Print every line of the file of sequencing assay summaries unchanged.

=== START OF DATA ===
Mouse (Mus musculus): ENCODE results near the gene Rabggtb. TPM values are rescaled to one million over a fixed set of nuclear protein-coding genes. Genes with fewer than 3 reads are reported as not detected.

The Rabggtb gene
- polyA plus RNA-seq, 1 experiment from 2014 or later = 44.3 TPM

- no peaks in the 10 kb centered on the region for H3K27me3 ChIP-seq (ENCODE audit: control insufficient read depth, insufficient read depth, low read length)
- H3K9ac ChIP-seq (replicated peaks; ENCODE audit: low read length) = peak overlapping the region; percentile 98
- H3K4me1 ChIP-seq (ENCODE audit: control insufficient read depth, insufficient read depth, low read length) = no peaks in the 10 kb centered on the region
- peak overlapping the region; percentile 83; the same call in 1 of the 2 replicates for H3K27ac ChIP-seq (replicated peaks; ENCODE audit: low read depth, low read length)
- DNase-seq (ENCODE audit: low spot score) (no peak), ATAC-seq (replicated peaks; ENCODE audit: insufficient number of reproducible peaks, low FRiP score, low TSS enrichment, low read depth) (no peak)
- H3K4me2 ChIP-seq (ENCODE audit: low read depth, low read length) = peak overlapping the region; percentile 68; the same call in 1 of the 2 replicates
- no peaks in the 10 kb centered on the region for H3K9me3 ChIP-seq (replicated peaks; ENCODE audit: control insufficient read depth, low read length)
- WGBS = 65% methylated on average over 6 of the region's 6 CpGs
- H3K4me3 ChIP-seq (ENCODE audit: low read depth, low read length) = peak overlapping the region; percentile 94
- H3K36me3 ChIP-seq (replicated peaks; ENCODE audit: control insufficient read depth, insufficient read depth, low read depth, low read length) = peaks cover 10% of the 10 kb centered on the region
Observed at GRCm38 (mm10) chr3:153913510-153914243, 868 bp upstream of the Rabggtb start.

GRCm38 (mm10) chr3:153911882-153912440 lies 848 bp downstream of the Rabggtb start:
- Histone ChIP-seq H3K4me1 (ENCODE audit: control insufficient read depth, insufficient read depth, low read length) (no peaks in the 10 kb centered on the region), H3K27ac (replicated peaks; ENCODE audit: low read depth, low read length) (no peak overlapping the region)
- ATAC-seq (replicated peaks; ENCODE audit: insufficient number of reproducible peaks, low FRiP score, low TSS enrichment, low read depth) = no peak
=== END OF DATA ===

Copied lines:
Mouse (Mus musculus): ENCODE results near the gene Rabggtb. TPM values are rescaled to one million over a fixed set of nuclear protein-coding genes. Genes with fewer than 3 reads are reported as not detected.

The Rabggtb gene
- polyA plus RNA-seq, 1 experiment from 2014 or later = 44.3 TPM

- no peaks in the 10 kb centered on the region for H3K27me3 ChIP-seq (ENCODE audit: control insufficient read depth, insufficient read depth, low read length)
- H3K9ac ChIP-seq (replicated peaks; ENCODE audit: low read length) = peak overlapping the region; percentile 98
- H3K4me1 ChIP-seq (ENCODE audit: control insufficient read depth, insufficient read depth, low read length) = no peaks in the 10 kb centered on the region
- peak overlapping the region; percentile 83; the same call in 1 of the 2 replicates for H3K27ac ChIP-seq (replicated peaks; ENCODE audit: low read depth, low read length)
- DNase-seq (ENCODE audit: low spot score) (no peak), ATAC-seq (replicated peaks; ENCODE audit: insufficient number of reproducible peaks, low FRiP score, low TSS enrichment, low read depth) (no peak)
- H3K4me2 ChIP-seq (ENCODE audit: low read depth, low read length) = peak overlapping the region; percentile 68; the same call in 1 of the 2 replicates
- no peaks in the 10 kb centered on the region for H3K9me3 ChIP-seq (replicated peaks; ENCODE audit: control insufficient read depth, low read length)
- WGBS = 65% methylated on average over 6 of the region's 6 CpGs
- H3K4me3 ChIP-seq (ENCODE audit: low read depth, low read length) = peak overlapping the region; percentile 94
- H3K36me3 ChIP-seq (replicated peaks; ENCODE audit: control insufficient read depth, insufficient read depth, low read depth, low read length) = peaks cover 10% of the 10 kb centered on the region
Observed at GRCm38 (mm10) chr3:153913510-153914243, 868 bp upstream of the Rabggtb start.

GRCm38 (mm10) chr3:153911882-153912440 lies 848 bp downstream of the Rabggtb start:
- Histone ChIP-seq H3K4me1 (ENCODE audit: control insufficient read depth, insufficient read depth, low read length) (no peaks in the 10 kb centered on the region), H3K27ac (replicated peaks; ENCODE audit: low read depth, low read length) (no peak overlapping the region)
- ATAC-seq (replicated peaks; ENCODE audit: insufficient number of reproducible peaks, low FRiP score, low TSS enrichment, low read depth) = no peak